Overweight dog stands outside in the grass for exercise.

As many people know, the obesity epidemic in America doesn’t just affect humans; it extends to our canine companions as well. A 2015 study showed that 52.7% of dogs in the U.S are obese! This statistic is frightening, as obesity in dogs brings with it a whole host of problems like joint damage and immobility issues.

Even with these potential problems, many Pack Leaders still struggle with determining how to get a dog to lose weight. What’s the best routine? What changes need to be made?

We will walk through these answers, teach you how to get your dog back in shape, and enjoy the journey with them!

What Are The Health Risks With Dog Obesity?

There are numerous health concerns that can get worse with the level of your dog’s obesity.

Joint Health

Some of the most common problems seen in overweight dogs include some type of joint pain or issues with immobility. This is because the unnecessary weight puts a lot of stress on your dog’s joints, and they are not used to carrying that much.

Pain in their joints could lead to more severe problems in the future, like arthritis or hip displacement.

More Prone To Internal Diseases

Unfortunately, canine obesity has also been tied to various internal health problems in dogs, from pancreatitis and diabetes to heart disease and hyperextension. That isn’t all; obesity has even been proven to increase the risk of cancer and can reduce a dog’s life expectancy by one to two years!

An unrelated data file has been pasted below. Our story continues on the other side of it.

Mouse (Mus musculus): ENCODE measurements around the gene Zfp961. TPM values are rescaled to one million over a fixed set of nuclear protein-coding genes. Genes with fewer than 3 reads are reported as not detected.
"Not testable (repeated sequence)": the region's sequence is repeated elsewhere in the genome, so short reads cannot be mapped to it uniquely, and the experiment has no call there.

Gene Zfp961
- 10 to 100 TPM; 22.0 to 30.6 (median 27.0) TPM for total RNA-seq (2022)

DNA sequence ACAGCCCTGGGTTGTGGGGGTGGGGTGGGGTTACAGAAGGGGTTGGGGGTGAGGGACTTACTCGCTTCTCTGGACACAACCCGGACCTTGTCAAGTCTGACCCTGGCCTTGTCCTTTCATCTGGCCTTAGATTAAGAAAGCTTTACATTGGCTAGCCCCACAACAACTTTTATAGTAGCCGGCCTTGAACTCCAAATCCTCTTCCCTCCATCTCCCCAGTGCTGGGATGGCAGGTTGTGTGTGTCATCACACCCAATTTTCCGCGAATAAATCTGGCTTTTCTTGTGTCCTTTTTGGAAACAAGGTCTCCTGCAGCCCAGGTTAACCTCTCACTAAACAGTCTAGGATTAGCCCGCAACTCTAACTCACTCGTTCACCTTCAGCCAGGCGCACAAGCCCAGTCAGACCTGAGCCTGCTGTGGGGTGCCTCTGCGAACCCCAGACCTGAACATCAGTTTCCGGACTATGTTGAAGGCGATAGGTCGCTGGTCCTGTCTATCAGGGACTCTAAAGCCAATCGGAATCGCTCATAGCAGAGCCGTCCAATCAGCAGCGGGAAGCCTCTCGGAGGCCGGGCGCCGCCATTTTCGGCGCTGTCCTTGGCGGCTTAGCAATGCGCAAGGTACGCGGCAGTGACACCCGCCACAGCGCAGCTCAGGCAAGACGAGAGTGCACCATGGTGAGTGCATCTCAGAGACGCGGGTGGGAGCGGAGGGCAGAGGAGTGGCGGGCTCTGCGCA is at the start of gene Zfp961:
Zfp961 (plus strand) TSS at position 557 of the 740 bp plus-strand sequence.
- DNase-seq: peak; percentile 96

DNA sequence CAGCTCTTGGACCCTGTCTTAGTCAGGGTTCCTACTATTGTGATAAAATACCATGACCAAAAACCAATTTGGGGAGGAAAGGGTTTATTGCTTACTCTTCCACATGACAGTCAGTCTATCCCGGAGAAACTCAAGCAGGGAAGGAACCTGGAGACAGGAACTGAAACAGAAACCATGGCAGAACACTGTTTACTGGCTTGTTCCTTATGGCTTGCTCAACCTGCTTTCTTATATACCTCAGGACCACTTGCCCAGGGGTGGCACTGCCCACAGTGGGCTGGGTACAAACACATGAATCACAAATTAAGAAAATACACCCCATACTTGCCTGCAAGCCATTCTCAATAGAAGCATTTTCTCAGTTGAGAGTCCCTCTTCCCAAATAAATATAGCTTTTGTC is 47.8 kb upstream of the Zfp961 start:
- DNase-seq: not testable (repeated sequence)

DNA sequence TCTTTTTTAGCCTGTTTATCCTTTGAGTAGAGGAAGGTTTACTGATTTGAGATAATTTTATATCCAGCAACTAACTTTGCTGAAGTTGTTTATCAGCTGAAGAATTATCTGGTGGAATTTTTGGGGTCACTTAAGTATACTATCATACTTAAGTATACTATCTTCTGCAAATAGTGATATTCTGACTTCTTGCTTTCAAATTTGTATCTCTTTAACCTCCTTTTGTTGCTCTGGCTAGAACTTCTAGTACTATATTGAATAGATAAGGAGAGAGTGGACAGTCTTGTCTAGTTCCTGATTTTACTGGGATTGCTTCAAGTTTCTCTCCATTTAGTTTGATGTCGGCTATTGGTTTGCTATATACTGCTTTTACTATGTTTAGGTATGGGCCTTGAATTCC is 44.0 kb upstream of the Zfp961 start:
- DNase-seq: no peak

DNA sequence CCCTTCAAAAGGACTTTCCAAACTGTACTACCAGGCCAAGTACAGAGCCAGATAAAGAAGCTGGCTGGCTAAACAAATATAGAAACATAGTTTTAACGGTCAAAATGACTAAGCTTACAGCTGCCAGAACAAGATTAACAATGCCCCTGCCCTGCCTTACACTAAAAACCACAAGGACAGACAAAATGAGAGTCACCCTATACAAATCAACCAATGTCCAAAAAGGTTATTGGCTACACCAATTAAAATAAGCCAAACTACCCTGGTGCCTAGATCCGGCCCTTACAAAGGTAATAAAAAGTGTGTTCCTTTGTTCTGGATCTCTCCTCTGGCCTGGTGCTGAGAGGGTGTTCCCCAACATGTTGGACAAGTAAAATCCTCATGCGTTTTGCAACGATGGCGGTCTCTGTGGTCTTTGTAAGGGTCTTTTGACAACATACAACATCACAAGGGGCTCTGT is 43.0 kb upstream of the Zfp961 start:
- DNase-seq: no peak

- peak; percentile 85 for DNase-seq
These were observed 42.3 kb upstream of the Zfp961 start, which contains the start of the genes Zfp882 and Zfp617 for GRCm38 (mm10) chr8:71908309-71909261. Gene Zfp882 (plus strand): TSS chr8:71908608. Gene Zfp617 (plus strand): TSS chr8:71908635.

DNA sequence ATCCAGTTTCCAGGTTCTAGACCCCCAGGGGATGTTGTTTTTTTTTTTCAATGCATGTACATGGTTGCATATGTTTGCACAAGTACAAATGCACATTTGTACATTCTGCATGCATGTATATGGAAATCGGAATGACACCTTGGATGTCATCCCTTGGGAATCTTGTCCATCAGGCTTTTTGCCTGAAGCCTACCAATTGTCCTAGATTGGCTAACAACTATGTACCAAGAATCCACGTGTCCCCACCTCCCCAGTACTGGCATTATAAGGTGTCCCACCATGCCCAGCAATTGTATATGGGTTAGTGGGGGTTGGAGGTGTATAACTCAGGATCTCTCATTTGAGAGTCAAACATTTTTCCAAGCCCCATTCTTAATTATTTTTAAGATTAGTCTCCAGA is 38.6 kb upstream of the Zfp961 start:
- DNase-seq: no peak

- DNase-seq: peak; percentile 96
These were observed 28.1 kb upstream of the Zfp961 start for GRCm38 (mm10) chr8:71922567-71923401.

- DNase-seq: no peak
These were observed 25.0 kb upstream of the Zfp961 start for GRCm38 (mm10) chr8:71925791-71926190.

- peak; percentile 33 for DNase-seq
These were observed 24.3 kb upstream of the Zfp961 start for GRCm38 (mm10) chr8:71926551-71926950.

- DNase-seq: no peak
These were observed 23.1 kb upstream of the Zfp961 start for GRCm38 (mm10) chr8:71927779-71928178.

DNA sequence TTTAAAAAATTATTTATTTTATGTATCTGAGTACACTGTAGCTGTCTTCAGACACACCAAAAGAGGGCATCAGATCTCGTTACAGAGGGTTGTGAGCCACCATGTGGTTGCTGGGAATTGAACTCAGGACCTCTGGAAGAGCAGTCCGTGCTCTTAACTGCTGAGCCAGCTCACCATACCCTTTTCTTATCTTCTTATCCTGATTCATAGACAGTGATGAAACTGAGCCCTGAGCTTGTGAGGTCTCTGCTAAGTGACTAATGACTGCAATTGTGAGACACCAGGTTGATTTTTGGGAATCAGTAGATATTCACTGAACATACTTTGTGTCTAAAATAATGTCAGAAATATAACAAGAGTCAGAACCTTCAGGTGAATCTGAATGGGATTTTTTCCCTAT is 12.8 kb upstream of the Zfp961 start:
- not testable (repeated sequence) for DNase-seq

However, just like humans, every dog is different. While some may be subject to certain health risks, not all will have the same issues.

Either way, shedding some extra pounds can go a long way toward helping your pup lead a healthier, happier, and longer life.

How To Know If Your Dog Is Overweight?

Talk With Your Veterinarian

Discussing with your veterinarian should always be your first step. Chat with them and find out just how much weight your dog needs to lose as well as any special precautions you should take to protect their health as you start your new routine.

Your dog’s breed, medical history, and current state are all important factors to consider. Your vet should help walk you through what weight your dog should ideally be at and make recommendations based on their needs.

Feel Their Rib Coverage

Rib coverage is also a necessary measure you can take to determine whether your dog is overweight, and it’s easy to do on your own! All you have to do is feel down his rib cage from the top of his shoulders to the bottom and make sure you can feel them.

You should be able to feel each of your dog’s ribs with minimal padding around it, especially at their tips. If you can’t find any when you press down on them, they may be overweight!

Know Their Ideal Body Weight

The next step is to learn your dog’s ideal body weight. Determining this will also require some help from your veterinarian, as there is no one set scale you can go by. The perfect weight will change depending on their breed, age, and health status.

Your vet should be able to give you a score based on their body condition and what their ideal weight should be. From here, you should work toward this goal and track their progress.

How Can I Help My Dog Lose Weight?

The best way to help your dog with their weight loss journey is by committing and showing him that you’re on his side. Do not rush the weight loss process; start slow and work up from there.


It would be best if you started by altering their diet to feature low-fat proteins and simple carbs.